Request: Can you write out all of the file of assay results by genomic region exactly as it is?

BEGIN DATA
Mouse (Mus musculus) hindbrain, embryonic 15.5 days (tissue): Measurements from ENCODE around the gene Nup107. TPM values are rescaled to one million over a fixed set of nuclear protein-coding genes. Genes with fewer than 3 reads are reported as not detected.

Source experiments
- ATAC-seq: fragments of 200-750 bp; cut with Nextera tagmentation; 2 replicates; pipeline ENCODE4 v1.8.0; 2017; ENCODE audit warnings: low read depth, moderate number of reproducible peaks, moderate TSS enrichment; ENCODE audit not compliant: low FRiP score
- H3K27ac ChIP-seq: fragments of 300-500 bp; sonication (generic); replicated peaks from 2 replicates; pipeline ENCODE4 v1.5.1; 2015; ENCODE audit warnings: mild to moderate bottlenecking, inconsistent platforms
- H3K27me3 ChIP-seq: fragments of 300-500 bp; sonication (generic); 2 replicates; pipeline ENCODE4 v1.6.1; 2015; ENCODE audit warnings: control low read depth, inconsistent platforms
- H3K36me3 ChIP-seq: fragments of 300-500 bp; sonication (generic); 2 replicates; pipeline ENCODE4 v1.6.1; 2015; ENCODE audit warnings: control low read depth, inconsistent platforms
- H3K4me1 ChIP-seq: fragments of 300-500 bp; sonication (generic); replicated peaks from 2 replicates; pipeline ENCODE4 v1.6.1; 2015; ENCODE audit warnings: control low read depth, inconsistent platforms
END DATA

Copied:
Mouse (Mus musculus) hindbrain, embryonic 15.5 days (tissue): Measurements from ENCODE around the gene Nup107. TPM values are rescaled to one million over a fixed set of nuclear protein-coding genes. Genes with fewer than 3 reads are reported as not detected.

Source experiments
- ATAC-seq: fragments of 200-750 bp; cut with Nextera tagmentation; 2 replicates; pipeline ENCODE4 v1.8.0; 2017; ENCODE audit warnings: low read depth, moderate number of reproducible peaks, moderate TSS enrichment; ENCODE audit not compliant: low FRiP score
- H3K27ac ChIP-seq: fragments of 300-500 bp; sonication (generic); replicated peaks from 2 replicates; pipeline ENCODE4 v1.5.1; 2015; ENCODE audit warnings: mild to moderate bottlenecking, inconsistent platforms
- H3K27me3 ChIP-seq: fragments of 300-500 bp; sonication (generic); 2 replicates; pipeline ENCODE4 v1.6.1; 2015; ENCODE audit warnings: control low read depth, inconsistent platforms
- H3K36me3 ChIP-seq: fragments of 300-500 bp; sonication (generic); 2 replicates; pipeline ENCODE4 v1.6.1; 2015; ENCODE audit warnings: control low read depth, inconsistent platforms
- H3K4me1 ChIP-seq: fragments of 300-500 bp; sonication (generic); replicated peaks from 2 replicates; pipeline ENCODE4 v1.6.1; 2015; ENCODE audit warnings: control low read depth, inconsistent platforms